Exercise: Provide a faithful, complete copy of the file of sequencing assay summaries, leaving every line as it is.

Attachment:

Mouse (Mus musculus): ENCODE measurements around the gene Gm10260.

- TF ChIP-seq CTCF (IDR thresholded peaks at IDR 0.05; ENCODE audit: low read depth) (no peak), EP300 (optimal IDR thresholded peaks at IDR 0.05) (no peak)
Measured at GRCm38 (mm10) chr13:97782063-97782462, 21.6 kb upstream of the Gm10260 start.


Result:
Mouse (Mus musculus): ENCODE measurements around the gene Gm10260.

- TF ChIP-seq CTCF (IDR thresholded peaks at IDR 0.05; ENCODE audit: low read depth) (no peak), EP300 (optimal IDR thresholded peaks at IDR 0.05) (no peak)
Measured at GRCm38 (mm10) chr13:97782063-97782462, 21.6 kb upstream of the Gm10260 start.